Now that we’re a few days ’til the hot summer season, we’re pretty sure most, if not all, of you are already fearing the impending scorching heat. And if you’re from the South, you’re bound to get it harder than the rest because, well, we all know how hot the Southern weather can be!
Fellows, here’s a newsflash for you: if you think you’ve got it the worst wherever you are, think again. Countries closer to the Earth’s equator (zero degrees latitude) experience warmer temperatures year-round versus countries farther north or south of the equator. And if you’re not living in the top hottest countries, then consider yourself blessed!
Here are the nine hottest countries in the world:
Burkina Faso, Africa
Did you know that Burkina Faso, which has an average temperature of 28.25°C, is the hottest country in the world? A landlocked West African nation, Burkina Faso is situated just north of the equator. Their dry season, which lasts for more than half of the year, sees dry winds blow in from the Sahara, and the main respite comes during the rainy season in the middle of the year. In fact, the country’s average highs are above 30°C in all twelve months in the capital Ouagadougou, and at night, it’s extremely rare to see temperatures below the high teens or early 20s!
Mali is situated directly to the north of Burkina Faso but is a much larger country. Also landlocked, Mali is denied any cool ocean breezes, but unlike Burkina Faso, it has a large, Saharan region with the same dry Saharan winds blowing across the country. The country’s capital Bamako lies in a small southern part of the country where much of the Malian population lives away from the extremes of the Sahara. Even so, the capital city still experiences a similar climate to that of Ouagadougou, with average temperatures topping 30°C in all twelve months, and only the monsoon season between June and October brings the much-needed respite.
Welcome to the hottest country in Oceania, Kiribati. Located in the middle of the vast Pacific Ocean, Kiribati is an island nation straddling the equator with several tiny atolls spread over a large area. Most of the country’s residents live on the island of Tarawa, with hardly any variation in temperatures throughout the year. Average highs are consistently around 31°C from January to December, with night-time lows hovering just over 25°C.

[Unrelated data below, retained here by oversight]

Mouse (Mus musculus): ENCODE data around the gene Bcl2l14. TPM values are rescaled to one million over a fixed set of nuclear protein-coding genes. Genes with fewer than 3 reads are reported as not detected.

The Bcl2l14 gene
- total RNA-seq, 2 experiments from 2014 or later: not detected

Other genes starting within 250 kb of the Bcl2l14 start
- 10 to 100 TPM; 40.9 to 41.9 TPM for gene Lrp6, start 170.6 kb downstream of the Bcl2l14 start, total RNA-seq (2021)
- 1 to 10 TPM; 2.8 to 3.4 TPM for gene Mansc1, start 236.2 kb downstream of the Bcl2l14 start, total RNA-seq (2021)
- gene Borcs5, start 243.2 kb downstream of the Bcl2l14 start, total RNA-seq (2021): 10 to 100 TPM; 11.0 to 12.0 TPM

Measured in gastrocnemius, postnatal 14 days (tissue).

Djibouti, a small East African nation, joins the fourth spot in our list, where the average temperatures are around 28°C. The country’s Djibouti City ranks as the world’s third hottest city, after nearby Bosaso and Assab. Most areas in Djibouti experience a hot desert climate with little variation throughout the year. However, there are still small mountain regions in the country with towns that experience a much cooler climate, such as Airolaf, where the overall daily mean temperatures are around 19°C.
The top five on the list is Tuvalu, another island nation in the Pacific. With a land area of just 26km², it ranks as the fourth-smallest country, next to the Vatican, Monaco, and Nauru. As with Kiribati, rising sea levels are causing a threat to its sheer existence, one of the most striking examples of the effects of climate change in the world today. Tuvalu is only 4.6 meters above sea level at its very highest point, and storms bring the threat of serious threat of major flooding. When it comes to the country’s hot weather, Tuvalu experiences a similar climate to Kiribati, with temperatures fluctuating between 27 and 31°C most days.
With Senegal’s northern section within the Sahel region, and a savannah landscape typifying much of its central and southern parts, this African country is at number six on this list. Located in western Africa to the south of Mauritania, west of Mail, and the north of Guinea, Senegal is in a prime position to receive hot weather. Its proximity to the Equator ensures that the country receives a hot climate constantly. The hottest temperature recorded in the country is at a whopping 50.5 °C, and the average yearly daytime temperature exceeds 34°C for its interior.
Nestled in north-western Africa, it’s not surprising that Mauritania has such a high average temperature and is at the 7th spot of the list. Bordered by Senegal to the south, Mali to the south and east, and the countries of Algeria and Western Sahara to the north, the western side of the country is most likely to be the coolest area since it borders directly onto the Atlantic Ocean. The country’s yearly daily temperature ranges from 13°C to 40°C, and its average daytime temperature exceeds 38°C over half the year.
Maldives, South Asia
The Maldives are a chain of small islands around 541 miles (870 km) in length, located in the Indian Ocean to the southwest of India and Sri Lanka. The island’s capital, Malé, is situated 4.2° north of the Equator, and these islands inevitably experience warm and humid weather constantly. The island’s highest recorded temperature is at 37°C, and its average yearly daytime temperature is 30°C.
Palau is an island nation in the western Pacific Ocean, with the Philippines to its east and Indonesia to its south. Located between 2.8°and 8° north of the Equator, this tropical island experiences a guaranteed warm and humid climate all year round. The warm temperature of the surrounding Pacific Ocean ensures that Palau’s temperature does not drop quickly at night after spending a day being heated by the overhead Sun. The island’s hottest recorded temperature is 35°C, and its average yearly daytime temperature is 31°C. At night, the average temperature does not drop by more than 5.5 °C.
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Summer🌞 hasn’t even officially begun, but it’s already starting to get hot in here!🥵 Good thing this heat🔥 is only for one season– these nine countries experience scorching hot weather🔥🔥🤒 year-round!
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